Sep 1, 2007


This list of 17 Dangerous Cinematic Computers reminds me how sci-fi "occults" unorthodox theology for the masses, without riling the religious status quo too much. Change the costume, and somehow most people can't see the age-old actor/archetype hidden beneath - Superman being a fabulous example.

The visualization of the greatest power in the universe (real or virtual) as an evil tyrant is one of the most popular themes in sci-fi/fantasy. From Ming the Merciless to the Sith Emperor, the list is endless, and computer villains are especially fertile ground. The Matrix, the Master Control Program, and how can we forget Colossus: The Forbin Project?

The 1970 thriller Colossus: The Forbin Project imagines the horrifying consequences of abrogating human responsibility over our own fate, as the all-too-foolproof computer system Colossus develops its own sinister agenda almost immediately after the U.S. missile system is placed in its control. Developing an alliance with the Soviets' computer, Colossus decides that humans cannot be trusted to manage their own affairs, and takes over the world by threatening nuclear annihilation if its demands aren't met. Though the movie is frustratingly slow, like a Twilight Zone episode padded to 90 minutes, Colossus' malevolent pronouncements are truly chilling, proclaiming its new world order in a way worthy of a Bond villain: "I bring you peace. It may be the peace of plenty and content, or the peace of unburied death. The choice is yours. Obey me and live. Disobey and die."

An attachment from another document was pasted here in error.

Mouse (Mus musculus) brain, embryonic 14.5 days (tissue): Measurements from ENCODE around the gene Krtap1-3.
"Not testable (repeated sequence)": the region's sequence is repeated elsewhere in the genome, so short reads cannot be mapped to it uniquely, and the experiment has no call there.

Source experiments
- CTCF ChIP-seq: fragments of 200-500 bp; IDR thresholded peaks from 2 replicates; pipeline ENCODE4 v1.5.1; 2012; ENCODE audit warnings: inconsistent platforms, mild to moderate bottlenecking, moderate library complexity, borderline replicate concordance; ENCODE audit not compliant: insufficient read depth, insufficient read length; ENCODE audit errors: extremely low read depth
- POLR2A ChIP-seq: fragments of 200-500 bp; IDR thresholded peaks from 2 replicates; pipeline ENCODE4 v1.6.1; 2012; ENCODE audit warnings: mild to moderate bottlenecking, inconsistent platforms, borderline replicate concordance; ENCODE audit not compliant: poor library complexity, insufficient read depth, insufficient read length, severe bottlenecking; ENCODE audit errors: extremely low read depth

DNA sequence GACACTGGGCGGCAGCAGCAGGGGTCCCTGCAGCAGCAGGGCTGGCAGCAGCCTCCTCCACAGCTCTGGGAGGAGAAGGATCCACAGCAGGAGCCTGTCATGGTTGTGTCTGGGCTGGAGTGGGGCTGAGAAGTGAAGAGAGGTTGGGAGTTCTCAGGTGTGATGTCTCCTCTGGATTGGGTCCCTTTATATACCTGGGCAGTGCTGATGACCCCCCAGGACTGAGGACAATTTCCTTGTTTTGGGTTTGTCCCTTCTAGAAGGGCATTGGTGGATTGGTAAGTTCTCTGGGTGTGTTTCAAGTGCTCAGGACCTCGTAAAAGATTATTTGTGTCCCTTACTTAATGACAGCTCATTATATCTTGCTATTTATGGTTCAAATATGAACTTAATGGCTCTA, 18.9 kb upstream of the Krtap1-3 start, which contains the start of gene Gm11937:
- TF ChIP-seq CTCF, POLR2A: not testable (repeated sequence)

How Old Testament - isn't that a YHWH quote? In its final remark, addressed to Dr. Forbin, Colossus predicts: "In time, you will come to regard me not only with respect and awe, but with love."

As usual, the movie was based on a book - the first of a trilogy by Dennis Feltham Jones. In the second book, The Fall of Colossus, Rebel humans discover a coded signal, apparently from Mars. The signal contains an unsolvable problem that has the power to render Colossus impotent. Believing the signal to be an answer to their prayers, the humans quickly use it to sideline the "omnipotent" computer. It's only afterwards that the other shoe drops, and the humans begin to suspect that the Martians may not be quite the saviors they claim to be. In the last chapter, we see them feverishly attempting to rebuild the computer before the Martians invade.

Jones makes a provocative point: there may be worse things than an all-powerful being with an interest in humanity.

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